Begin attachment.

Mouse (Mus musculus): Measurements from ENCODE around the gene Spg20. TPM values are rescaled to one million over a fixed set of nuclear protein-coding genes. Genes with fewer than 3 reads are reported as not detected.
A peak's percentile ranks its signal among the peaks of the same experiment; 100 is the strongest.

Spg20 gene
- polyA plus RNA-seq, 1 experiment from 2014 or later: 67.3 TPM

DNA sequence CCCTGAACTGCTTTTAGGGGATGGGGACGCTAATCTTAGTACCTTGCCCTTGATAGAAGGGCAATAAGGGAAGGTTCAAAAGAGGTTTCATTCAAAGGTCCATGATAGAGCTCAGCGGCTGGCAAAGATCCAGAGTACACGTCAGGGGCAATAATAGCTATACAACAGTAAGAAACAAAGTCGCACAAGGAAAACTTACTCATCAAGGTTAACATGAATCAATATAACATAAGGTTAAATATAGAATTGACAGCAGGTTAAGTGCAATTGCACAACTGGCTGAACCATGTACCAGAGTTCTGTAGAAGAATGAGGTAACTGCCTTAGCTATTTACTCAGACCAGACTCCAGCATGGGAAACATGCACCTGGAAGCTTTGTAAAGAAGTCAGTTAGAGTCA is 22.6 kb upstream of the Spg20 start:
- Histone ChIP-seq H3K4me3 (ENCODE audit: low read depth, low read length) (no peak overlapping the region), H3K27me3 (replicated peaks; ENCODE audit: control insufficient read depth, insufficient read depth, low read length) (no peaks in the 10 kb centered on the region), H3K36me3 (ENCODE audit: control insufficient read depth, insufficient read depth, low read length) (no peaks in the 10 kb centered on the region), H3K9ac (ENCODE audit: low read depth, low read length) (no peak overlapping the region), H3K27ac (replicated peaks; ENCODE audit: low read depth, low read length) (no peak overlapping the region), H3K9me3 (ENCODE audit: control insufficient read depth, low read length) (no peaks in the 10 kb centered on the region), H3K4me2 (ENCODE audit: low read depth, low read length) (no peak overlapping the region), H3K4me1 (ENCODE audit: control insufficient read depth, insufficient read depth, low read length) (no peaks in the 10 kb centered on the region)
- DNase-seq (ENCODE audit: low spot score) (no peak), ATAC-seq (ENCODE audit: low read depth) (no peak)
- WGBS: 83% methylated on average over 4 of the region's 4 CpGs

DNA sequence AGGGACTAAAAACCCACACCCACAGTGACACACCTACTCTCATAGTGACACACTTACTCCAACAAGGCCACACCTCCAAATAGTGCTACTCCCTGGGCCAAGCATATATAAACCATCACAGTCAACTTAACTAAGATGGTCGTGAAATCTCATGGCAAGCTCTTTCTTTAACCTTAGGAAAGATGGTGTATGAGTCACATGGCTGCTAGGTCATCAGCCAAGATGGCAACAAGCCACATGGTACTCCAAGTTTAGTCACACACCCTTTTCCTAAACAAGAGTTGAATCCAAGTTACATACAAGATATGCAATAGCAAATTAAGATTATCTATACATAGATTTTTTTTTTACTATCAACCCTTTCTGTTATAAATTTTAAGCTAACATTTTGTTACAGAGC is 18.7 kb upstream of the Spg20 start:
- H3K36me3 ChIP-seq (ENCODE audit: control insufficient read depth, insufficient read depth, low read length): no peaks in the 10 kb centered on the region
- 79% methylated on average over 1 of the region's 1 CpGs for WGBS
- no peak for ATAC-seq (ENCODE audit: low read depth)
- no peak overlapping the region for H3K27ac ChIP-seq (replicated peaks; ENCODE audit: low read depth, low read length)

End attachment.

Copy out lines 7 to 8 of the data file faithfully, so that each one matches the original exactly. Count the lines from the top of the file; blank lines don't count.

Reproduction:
- DNase-seq (ENCODE audit: low spot score) (no peak), ATAC-seq (ENCODE audit: low read depth) (no peak)
- WGBS: 83% methylated on average over 4 of the region's 4 CpGs